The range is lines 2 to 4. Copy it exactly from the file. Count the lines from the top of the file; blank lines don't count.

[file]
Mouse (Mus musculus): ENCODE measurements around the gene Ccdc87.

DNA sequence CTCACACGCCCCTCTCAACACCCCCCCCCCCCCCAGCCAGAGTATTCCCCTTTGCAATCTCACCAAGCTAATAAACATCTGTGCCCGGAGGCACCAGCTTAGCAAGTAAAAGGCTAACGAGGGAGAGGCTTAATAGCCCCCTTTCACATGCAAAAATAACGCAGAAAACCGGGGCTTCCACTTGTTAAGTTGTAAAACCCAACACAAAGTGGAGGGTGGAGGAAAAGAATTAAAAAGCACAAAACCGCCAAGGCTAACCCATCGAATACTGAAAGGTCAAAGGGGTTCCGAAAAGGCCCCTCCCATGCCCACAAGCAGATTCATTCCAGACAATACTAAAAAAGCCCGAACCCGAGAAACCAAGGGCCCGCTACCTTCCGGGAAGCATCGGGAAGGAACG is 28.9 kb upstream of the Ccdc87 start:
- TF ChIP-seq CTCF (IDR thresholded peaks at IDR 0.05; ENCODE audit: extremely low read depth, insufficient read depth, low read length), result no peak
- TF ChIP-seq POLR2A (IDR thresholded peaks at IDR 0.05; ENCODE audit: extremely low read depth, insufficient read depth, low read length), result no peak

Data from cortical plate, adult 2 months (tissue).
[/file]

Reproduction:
DNA sequence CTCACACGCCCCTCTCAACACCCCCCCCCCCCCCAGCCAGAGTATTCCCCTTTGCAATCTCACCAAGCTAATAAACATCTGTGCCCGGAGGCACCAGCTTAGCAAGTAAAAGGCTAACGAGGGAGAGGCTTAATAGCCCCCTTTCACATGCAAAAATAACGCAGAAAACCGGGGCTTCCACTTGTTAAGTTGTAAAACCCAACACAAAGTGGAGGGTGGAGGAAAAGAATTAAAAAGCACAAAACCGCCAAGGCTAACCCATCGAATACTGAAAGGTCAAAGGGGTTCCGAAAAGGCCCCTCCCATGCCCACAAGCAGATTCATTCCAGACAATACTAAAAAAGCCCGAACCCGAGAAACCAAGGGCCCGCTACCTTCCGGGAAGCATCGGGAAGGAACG is 28.9 kb upstream of the Ccdc87 start:
- TF ChIP-seq CTCF (IDR thresholded peaks at IDR 0.05; ENCODE audit: extremely low read depth, insufficient read depth, low read length), result no peak
- TF ChIP-seq POLR2A (IDR thresholded peaks at IDR 0.05; ENCODE audit: extremely low read depth, insufficient read depth, low read length), result no peak